Single-neuron-resolution population dynamics in human Broca’s area and motor cortex when preparing and producing speech

  • Awardees
  • Sergey Stavisky, Ph.D. University of California, Davis
  • Jaimie Henderson, Ph.D. Stanford University
  • David Brandman, Ph.D. University of California, Davis
  • Krishna Shenoy, Ph.D. Stanford University
  • Shaul Druckmann, Ph.D. Janelia Research Campus
  • David Sussillo, Ph.D. Stanford University

Speech is a highly sophisticated, uniquely human behavior. It represents one of our fastest and most coordinated motor behaviors and connects intimately to higher-order cognitive capabilities of translating one’s mental state into sequences meant to influence another’s. Our groups have recently made headway in understanding the computations through neural ensemble dynamics underlying speech by piggybacking this scientific endeavor on top of an ongoing clinical trial studying brain-computer interfaces (BCIs) as a means to restore lost communication in people with paralysis. Here we propose extending this strategy to study how population activity (>100 neurons) in the ventral precentral gyrus (vPCG, i.e., speech motor cortex) and the pars opercularis portion of the inferior frontal gyrus (IFG, which encompasses Broca’s area) prepares and produces speech. We further propose complementing this high-resolution, narrow-windows ensemble single-unit-resolution study in two chronically implanted BCI participants with short-term medium-resolution, wide-coverage local field potential recordings across the wider speech and language network of multiple participants who are undergoing stereoelectroencephalography (sEEG) recordings, and with high-resolution, scattered-coverage recordings via sEEG wire tips and potentially with Neuropixels recordings during deep brain stimulation placement procedures.

These multimodal, multi-area human recordings during speech will allow us to discover how speech sequences are represented in preparatory and movement-epoch activity in the vPCG and IFG, and to identify the neural population dynamics which transform speech preparation into speech production. Our analyses will span from first-ever characterizations of what individual neurons in these brain areas encode to neural ensemble analyses that apply the team’s strength in building both dynamical system models and recurrent neural network models of the neural data to reveal biologically plausible and interpretable descriptions of how the coordinated activity of many neurons implements the computations needed to produce speech. This parallels a line of investigation pursued by our group to understand how arm movements are prepared and controlled in macaques and in people.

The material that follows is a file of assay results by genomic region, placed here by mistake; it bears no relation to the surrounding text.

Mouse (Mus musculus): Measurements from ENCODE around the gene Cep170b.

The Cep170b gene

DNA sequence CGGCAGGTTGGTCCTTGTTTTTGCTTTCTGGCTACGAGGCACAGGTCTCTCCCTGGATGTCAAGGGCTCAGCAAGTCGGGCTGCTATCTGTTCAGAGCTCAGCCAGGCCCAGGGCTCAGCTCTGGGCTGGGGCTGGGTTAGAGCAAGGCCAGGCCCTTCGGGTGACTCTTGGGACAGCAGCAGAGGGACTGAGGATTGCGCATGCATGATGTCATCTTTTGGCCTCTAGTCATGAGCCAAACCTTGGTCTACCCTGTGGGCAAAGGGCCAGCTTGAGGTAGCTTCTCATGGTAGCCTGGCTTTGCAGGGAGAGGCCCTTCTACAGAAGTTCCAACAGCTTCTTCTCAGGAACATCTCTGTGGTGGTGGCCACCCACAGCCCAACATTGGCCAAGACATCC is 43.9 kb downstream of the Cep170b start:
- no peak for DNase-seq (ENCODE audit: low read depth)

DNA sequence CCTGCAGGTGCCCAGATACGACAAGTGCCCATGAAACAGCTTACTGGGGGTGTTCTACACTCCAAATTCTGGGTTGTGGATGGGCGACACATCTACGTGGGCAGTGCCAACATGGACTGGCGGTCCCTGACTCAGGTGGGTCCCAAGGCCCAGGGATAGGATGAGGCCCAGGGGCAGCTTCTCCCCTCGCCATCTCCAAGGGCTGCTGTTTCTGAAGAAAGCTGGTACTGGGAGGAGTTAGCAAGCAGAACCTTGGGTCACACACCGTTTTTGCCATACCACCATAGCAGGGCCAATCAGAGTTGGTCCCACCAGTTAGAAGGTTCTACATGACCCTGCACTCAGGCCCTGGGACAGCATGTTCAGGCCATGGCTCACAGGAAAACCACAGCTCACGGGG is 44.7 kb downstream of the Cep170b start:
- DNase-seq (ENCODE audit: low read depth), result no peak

Our interdisciplinary team is uniquely prepared to overcome the challenges inherent in measuring and modeling a complex human motor/cognitive process: We are two neurosurgeons (Henderson, Brandman), two systems neuroscientists (Stavisky, Shenoy) and two computational neuroscientists (Sussillo, Druckmann) working across two BCI clinical trial sites (Stanford and University of California, Davis) which are geographically close enough to facilitate close collaboration while still far enough apart to effectively double our participant recruitment catchment area. The Pilot Award will help us establish a bridge between the computations-through-dynamics investigations being pursued by the Jazayeri team primarily in animal models and our new studies of highly complex motor tasks in humans. This will pave the way for larger follow-up efforts to understand both the shared and unique aspects of human cognition. Lastly, while this proposal focuses on fundamental human neuroscience opportunities, we are also motivated by the translational impact that a better understanding of the neural basis of speaking will have in informing our strategy for building BCIs to restore patients’ lost speech.

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